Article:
No crisis in the past century compares to the coronavirus pandemic. Yet each crisis in its own era seemed insurmountable at the start. At CorporateHistory.net, we encourage clients to chronicle how they have faced external challenges—if only because every reader loves a good survival story. Trials by fire also reveal turning points, lessons learned, and what the culture is really made of. Here are three examples.
World War II: The Clorox Company helped the U.S. to “soldier on.” Bleach-making was an essential wartime industry because bleach can disinfect wounds, neutralize gases, and purify water. When chlorine prices soared, the War Department urged an easy fix: dilution. Clorox politely but firmly refused, insisting that buyers (including the military) should get the full strength they paid for. Another example of integrity: Clorox legally could have held suppliers to long-term contracts negotiated at 1930s prices. Instead, the company paid its vendors full wartime market price to maintain good relationships. And when the work week grew from 40 to 48 hours to meet increased demand, workers were compensated a full 20% more. Supervisors and execs took less.
Suez Canal closure: the American Club, a maritime insurer, supported the stranded “yellow fleet.” In one key sense, the Six-Day War in the Middle East lasted eight years. Fifteen ships that had been transiting the Suez Canal during the 1967 war were unable to leave when political forces blocked both ends. The closing of the canal, which lasted until 1975, not only stranded “The Yellow Fleet” (so named for the wind-blown desert sands that coated the ships). It also disrupted international commerce by forcing ships to make long voyages around Africa. Risks grew. But throughout, the American Club, which provides protection and indemnity insurance to world shippers, staunchly supported its members.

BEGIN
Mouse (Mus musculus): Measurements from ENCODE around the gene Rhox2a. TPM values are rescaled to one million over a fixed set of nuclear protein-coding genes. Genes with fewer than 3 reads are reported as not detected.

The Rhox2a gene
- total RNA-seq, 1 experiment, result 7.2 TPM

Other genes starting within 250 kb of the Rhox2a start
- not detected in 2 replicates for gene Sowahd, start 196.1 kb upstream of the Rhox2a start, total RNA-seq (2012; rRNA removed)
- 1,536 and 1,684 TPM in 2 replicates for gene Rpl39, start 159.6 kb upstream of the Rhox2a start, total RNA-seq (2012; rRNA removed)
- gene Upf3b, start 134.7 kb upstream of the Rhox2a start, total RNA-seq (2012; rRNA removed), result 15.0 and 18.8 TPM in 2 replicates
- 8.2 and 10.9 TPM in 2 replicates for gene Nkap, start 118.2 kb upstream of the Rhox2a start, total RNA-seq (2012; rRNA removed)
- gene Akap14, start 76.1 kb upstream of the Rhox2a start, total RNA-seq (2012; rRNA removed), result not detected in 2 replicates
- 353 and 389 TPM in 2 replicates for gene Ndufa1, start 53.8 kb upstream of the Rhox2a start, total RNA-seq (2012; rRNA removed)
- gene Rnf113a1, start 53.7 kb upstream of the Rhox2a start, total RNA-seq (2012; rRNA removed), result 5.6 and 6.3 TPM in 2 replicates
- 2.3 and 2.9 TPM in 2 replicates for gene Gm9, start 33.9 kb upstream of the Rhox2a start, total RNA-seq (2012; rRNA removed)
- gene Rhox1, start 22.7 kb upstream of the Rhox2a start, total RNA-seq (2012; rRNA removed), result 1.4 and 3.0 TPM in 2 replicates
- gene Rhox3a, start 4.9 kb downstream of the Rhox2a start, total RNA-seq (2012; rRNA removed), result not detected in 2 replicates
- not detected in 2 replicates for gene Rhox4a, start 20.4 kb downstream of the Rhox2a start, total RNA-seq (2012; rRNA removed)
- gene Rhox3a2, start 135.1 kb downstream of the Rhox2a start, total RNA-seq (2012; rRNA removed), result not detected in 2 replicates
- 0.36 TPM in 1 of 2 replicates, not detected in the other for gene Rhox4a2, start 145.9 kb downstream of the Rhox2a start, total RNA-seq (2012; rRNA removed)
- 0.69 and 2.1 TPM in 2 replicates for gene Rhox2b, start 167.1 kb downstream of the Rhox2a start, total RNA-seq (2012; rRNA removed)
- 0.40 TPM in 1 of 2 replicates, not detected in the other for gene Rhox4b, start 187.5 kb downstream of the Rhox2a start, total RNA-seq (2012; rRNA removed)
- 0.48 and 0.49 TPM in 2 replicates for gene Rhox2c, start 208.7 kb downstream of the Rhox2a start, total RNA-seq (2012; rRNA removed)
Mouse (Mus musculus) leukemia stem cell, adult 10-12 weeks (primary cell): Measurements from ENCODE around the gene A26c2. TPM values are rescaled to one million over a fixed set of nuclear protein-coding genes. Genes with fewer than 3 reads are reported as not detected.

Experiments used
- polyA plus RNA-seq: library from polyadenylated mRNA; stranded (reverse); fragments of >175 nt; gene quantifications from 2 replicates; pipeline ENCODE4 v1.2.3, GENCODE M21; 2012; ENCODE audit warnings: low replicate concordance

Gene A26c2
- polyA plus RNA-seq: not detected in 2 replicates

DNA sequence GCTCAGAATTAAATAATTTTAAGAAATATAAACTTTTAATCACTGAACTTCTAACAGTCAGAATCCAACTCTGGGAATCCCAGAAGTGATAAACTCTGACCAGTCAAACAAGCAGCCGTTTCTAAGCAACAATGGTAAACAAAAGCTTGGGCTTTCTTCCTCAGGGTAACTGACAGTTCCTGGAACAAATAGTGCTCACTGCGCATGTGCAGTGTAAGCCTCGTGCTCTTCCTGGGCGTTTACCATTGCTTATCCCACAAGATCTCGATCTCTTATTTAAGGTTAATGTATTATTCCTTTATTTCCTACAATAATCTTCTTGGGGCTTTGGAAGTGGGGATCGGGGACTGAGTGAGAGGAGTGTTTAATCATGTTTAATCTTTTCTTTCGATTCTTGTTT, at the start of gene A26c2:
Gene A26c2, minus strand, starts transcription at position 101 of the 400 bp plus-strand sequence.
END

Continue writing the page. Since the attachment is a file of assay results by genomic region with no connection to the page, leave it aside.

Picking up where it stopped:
Tylenol® poisonings: Northwest Community Hospital (NCH) helped solve the mystery and reduce further deaths. In 1982, members of a family in suburban Chicago began dying suddenly and mysteriously. The Intensive Care Unit at NCH tried to save them, but the usual interventions didn’t work. After noting certain common symptoms, NCH’s ICU Medical Director, Thomas Kim, MD, had the foresight to consult with experts at a federal poison center. Authorities soon made the connection: someone had laced Tylenol bottles with deadly cyanide. Today the incident is remembered mainly for manufacturer Johnson & Johnson’s exemplary crisis response. NCH, however, was the first responder, which helped limit the number of deaths to seven. “Deductive thinking ruled the day,” Dr. Kim said.
You can read more about these clients and their books in the portfolio pages of CorporateHistory.net. Next month we’ll recount more survival stories, including how Annin Flagmakers responded to 9/11 and American Water helped to minimize repercussions of Superstorm Sandy and other natural disasters. Until then, the team at CorporateHistory.net wishes you good health and fortitude at this unprecedented time.